(Bloomberg) -- Chinese shares fell less than feared Wednesday as trading resumed after a two-day holiday, with investors finally able to price in the impact of China Evergrande Group’s debt crisis.

The CSI 300 Index fell as much as 1.9% with financial and consumer discretionary stocks leading declines, before quickly paring losses. Investor sentiment was buoyed by reports a China Evergrande Group unit had negotiated a coupon payment with bondholders.

Evergrande’s onshore property unit will make an interest payment for a bond maturing in 2025 on Thursday, according to an exchange filing.

The news on the repayment “will be helpful and hopefully suppress some of the inevitable volatility and downside after the holiday break,” said Gary Dugan, chief executive officer at the Global CIO Office. “For confidence to return more meaningfully, it will need the market to see sight of the broad restructuring plans for Evergrande.”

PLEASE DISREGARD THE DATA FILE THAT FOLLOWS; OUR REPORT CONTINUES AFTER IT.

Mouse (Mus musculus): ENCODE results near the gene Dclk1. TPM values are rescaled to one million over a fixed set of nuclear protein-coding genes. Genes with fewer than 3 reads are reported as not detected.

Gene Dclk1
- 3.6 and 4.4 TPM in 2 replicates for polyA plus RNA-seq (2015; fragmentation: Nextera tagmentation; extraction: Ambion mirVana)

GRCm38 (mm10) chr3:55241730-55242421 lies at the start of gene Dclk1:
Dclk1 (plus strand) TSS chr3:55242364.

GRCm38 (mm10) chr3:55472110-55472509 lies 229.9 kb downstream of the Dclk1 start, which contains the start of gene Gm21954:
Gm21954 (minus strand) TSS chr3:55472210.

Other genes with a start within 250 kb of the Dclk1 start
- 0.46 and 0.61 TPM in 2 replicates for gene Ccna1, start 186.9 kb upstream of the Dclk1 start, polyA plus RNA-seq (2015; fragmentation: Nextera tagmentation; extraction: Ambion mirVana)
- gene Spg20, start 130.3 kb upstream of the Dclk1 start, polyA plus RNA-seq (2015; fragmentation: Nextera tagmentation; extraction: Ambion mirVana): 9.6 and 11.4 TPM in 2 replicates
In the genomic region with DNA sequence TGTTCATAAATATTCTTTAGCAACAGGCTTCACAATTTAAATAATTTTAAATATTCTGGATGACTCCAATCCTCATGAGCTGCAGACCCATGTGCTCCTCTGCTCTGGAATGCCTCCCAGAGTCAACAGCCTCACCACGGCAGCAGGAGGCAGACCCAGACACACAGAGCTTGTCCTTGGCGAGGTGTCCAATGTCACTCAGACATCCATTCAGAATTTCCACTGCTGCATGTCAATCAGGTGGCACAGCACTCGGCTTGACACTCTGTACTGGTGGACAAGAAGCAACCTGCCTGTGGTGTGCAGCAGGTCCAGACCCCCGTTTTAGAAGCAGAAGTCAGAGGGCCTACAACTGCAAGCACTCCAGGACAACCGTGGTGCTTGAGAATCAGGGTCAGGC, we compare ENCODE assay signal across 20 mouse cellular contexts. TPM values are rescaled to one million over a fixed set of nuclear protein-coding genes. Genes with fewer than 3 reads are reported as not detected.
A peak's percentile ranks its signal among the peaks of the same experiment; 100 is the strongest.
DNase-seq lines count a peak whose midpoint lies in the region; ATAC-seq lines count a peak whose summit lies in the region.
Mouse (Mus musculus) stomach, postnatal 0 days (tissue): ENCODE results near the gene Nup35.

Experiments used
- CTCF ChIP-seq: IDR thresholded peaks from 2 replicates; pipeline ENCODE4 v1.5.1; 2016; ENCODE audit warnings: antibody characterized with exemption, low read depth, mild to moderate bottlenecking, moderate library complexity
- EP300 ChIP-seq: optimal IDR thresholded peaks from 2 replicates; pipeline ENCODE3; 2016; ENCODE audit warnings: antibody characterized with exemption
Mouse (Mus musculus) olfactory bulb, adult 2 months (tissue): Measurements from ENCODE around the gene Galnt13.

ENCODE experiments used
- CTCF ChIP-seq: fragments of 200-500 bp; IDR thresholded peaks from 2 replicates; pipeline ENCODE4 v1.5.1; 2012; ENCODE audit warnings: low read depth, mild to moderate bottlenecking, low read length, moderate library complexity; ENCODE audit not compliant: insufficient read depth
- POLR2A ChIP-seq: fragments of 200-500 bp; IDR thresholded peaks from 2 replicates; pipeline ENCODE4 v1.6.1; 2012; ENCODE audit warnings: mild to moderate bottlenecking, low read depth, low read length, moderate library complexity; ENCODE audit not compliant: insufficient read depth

Evergrande Onshore Property Unit to Repay Interest on Yuan Bond

The benchmark had posted a 3.1% decline last week on concern about the financial position of the world’s largest developer and amid disappointing economic data for August.

Global Concerns

Global investors sold off risk assets this week amid concerns about the Chinese developer and a crackdown on the country’s real-estate sector. Some $6.7 billion was wiped off the value of Hong Kong’s four top property giants on Monday amid a global selloff that ensnared even stocks with less tangible links to China. 

Investors are closely watching how Beijing plans to deal with the situation surrounding Asia’s biggest high-yield bond issuer. The People’s Bank of China added a net 90 billion yuan ($14 billion) of funds via open market operations on Wednesday, in a bid to ensure stable liquidity at quarter end, according to calculations by Bloomberg.

China Maintains Liquidity Support Amid Evergrande’s Debt Crisis

The PBOC injection “suggests that they are monitoring the situation closely and are ready to step in if the economy comes under risk,” said Jun Rong Yeap, a market strategist at IG Asia Pte.

(Updates throughout)

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